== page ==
The FDA authorized the Ellume tests for people age 2 and up, with or without symptoms. Ellume’s rapid antigen test includes a nasal swab for users to collect a sample and place into a cartridge. A smartphone app instructs consumers how to use the test and displays results. It allows results to be shared with a health provider.

The Australian company, which signed a $30 million National Institutes of Health contract to develop the test, said it will deliver 20 million home tests to the United States through June 2021.

U.S. Health and Human Services Secretary Alex Azar said Ellume’s home test is “a major breakthrough for Americans’ ever-expanding access to convenient COVID-19 testing options.”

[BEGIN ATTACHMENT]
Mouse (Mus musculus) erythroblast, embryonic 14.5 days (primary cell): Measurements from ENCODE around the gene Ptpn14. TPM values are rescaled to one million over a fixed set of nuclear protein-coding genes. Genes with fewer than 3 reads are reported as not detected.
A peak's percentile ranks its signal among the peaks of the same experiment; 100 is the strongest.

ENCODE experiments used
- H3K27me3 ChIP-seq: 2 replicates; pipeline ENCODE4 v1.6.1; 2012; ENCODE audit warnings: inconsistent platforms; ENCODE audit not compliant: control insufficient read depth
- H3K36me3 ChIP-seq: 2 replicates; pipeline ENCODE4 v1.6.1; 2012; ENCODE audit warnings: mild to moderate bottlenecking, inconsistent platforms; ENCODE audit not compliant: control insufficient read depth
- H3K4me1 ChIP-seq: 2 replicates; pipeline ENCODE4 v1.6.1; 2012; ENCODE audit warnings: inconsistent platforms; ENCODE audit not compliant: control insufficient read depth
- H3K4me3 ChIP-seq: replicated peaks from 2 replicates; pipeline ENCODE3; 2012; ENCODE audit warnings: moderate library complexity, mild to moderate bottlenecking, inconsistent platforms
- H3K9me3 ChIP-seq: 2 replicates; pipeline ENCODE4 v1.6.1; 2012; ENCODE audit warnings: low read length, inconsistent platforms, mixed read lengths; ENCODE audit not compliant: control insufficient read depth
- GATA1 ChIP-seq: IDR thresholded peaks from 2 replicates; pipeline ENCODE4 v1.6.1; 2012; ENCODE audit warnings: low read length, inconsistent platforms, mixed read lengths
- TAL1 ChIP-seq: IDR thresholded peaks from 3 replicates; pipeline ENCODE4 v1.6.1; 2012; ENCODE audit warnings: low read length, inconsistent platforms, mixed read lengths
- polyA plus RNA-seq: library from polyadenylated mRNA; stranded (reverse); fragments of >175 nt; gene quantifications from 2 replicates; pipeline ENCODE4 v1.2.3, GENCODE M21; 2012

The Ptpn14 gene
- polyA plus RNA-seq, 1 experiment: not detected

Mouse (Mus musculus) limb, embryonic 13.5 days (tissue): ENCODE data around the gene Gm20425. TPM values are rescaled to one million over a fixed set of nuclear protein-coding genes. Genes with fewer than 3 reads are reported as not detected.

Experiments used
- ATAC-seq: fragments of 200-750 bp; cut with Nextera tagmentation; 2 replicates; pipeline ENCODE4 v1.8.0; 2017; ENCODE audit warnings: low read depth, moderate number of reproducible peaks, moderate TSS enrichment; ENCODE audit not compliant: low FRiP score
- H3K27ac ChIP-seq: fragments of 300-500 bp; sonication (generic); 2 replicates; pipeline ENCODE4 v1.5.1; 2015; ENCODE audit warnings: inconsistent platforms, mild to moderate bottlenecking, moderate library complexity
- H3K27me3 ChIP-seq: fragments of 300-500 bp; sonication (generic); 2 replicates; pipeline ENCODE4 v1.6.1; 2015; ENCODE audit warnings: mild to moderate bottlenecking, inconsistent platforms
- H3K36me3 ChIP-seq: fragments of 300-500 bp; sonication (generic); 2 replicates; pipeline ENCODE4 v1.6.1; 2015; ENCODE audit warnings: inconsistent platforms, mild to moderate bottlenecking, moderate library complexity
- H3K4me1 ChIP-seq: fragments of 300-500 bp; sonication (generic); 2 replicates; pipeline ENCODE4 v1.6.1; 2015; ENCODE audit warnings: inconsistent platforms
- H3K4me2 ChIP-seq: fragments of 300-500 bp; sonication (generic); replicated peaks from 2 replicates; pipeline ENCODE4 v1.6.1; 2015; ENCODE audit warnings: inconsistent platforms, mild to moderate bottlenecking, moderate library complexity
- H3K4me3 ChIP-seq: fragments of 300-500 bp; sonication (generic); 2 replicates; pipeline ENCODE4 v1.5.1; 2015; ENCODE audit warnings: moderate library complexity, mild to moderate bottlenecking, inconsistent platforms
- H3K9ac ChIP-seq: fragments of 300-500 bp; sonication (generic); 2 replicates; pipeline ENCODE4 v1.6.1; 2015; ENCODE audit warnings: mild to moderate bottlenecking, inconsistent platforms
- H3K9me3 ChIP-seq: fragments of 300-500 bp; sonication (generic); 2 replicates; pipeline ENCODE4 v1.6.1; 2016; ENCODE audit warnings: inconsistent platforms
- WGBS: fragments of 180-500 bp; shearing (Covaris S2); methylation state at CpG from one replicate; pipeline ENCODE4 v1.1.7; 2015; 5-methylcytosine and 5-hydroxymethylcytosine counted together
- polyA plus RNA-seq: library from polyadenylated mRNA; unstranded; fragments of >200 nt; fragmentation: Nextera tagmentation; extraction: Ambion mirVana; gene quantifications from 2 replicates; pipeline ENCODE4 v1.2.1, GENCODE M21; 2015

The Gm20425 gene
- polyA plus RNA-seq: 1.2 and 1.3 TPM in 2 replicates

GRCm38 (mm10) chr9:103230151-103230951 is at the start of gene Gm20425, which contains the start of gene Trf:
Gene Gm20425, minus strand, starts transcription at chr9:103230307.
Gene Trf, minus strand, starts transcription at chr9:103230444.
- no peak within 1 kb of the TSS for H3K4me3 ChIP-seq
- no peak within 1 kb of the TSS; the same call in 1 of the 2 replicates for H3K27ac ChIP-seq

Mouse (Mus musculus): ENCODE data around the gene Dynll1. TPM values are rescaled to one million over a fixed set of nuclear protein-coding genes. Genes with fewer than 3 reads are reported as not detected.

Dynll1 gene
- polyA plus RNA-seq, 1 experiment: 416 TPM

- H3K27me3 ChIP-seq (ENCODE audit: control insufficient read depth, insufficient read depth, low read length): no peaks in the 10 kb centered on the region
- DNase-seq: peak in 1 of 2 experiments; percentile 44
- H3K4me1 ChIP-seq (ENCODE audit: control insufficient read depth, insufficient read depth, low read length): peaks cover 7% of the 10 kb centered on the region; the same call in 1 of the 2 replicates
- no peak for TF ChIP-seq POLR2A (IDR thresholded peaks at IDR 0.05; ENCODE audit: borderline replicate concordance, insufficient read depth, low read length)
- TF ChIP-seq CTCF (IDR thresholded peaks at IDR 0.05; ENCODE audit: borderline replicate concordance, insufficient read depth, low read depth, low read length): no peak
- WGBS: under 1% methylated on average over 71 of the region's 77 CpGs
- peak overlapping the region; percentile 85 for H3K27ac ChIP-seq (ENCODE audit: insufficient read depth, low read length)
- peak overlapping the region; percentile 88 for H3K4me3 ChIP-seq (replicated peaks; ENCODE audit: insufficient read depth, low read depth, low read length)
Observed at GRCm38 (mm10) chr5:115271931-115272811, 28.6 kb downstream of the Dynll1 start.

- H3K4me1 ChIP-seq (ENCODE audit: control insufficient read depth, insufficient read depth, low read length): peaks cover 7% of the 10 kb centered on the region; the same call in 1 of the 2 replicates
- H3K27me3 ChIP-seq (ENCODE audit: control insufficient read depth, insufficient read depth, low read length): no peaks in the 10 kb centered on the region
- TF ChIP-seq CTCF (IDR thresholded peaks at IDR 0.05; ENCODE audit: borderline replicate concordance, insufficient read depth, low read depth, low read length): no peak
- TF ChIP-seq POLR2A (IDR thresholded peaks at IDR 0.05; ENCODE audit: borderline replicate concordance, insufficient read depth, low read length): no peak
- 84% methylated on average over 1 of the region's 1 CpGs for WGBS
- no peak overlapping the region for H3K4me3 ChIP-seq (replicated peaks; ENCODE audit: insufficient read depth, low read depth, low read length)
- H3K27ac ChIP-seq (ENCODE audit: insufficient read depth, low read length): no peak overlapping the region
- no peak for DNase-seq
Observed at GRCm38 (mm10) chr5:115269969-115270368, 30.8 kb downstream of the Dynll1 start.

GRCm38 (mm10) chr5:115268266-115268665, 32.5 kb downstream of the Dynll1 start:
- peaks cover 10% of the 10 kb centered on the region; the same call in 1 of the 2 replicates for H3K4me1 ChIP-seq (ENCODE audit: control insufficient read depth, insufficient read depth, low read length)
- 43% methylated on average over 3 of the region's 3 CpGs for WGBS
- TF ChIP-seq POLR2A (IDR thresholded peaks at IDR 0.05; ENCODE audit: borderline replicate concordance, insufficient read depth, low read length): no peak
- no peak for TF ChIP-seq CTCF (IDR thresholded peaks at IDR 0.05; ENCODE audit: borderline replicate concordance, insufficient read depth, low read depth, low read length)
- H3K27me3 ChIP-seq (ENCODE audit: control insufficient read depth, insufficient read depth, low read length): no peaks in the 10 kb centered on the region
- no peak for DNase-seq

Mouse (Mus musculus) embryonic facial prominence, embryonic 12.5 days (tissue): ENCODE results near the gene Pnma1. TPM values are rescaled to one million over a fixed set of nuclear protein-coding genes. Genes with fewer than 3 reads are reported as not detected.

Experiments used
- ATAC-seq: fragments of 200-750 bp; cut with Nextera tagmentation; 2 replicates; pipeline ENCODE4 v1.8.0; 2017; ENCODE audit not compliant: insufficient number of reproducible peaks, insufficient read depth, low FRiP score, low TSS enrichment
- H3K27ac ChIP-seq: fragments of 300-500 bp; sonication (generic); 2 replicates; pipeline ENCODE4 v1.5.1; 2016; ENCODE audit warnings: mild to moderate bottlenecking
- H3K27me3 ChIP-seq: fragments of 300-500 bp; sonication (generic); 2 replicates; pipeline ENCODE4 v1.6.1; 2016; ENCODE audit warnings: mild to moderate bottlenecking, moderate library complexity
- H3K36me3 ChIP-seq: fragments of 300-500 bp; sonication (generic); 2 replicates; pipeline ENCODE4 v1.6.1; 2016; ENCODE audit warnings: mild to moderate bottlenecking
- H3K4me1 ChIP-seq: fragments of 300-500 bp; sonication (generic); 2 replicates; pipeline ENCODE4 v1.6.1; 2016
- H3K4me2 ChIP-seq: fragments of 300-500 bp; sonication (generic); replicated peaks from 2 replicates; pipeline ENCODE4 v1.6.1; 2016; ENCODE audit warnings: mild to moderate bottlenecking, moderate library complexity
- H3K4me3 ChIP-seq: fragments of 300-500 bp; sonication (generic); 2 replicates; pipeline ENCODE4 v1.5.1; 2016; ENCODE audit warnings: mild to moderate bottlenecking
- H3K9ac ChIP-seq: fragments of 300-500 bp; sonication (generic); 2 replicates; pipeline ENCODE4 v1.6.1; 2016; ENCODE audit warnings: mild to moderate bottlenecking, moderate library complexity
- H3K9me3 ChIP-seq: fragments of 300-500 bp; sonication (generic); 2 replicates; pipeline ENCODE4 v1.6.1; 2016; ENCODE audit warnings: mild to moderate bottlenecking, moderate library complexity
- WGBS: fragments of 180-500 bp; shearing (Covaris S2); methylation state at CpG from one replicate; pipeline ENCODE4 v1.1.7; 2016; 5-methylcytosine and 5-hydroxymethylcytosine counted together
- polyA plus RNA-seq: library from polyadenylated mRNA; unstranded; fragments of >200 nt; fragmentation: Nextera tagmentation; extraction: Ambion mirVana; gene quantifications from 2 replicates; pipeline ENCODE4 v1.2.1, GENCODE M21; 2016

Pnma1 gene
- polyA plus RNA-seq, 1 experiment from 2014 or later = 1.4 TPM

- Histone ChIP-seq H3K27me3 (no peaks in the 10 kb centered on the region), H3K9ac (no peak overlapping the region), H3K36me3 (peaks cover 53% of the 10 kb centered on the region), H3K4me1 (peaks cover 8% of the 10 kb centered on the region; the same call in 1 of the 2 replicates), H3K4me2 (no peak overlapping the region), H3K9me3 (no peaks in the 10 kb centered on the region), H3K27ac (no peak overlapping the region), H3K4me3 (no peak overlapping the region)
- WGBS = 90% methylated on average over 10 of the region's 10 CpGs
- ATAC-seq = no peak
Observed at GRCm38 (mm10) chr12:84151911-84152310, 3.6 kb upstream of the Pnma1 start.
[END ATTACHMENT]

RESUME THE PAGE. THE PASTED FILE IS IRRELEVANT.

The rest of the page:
– Ken Alltucker

Former CDC appointees described ‘complete grasp’ Trump administration had on agency science

Two young, former Republican political appointees to the Centers for Disease Control and Prevention described in New York Times’ interviews how the Trump administration meddled in the agency’s science and corroded trust in the once apolitical institution of public health.

“Everyone wants to describe the day that the light switch flipped and the CDC was sidelined. It didn’t happen that way,” Kyle McGowan, former CDC chief of staff, told the Times. “It was more of like a hand grasping something, and it slowly closes, closes, closes, closes until you realize that, middle of the summer, it has a complete grasp on everything at the CDC.”

McGowan and former deputy chief of staff Amanda Campbell, who both left CDC in August, depicted episodes of the Trump White House injecting politics the agency’s guidance, briefings and Morbidity and Mortality Weekly Reports, a noted public health publication.

“It wasn’t until something was in the M.M.W.R. that was in contradiction to what message the White House and H.H.S. were trying to put forward that they became scrutinized,” Campbell told the Times.

Contributing: The Associated Press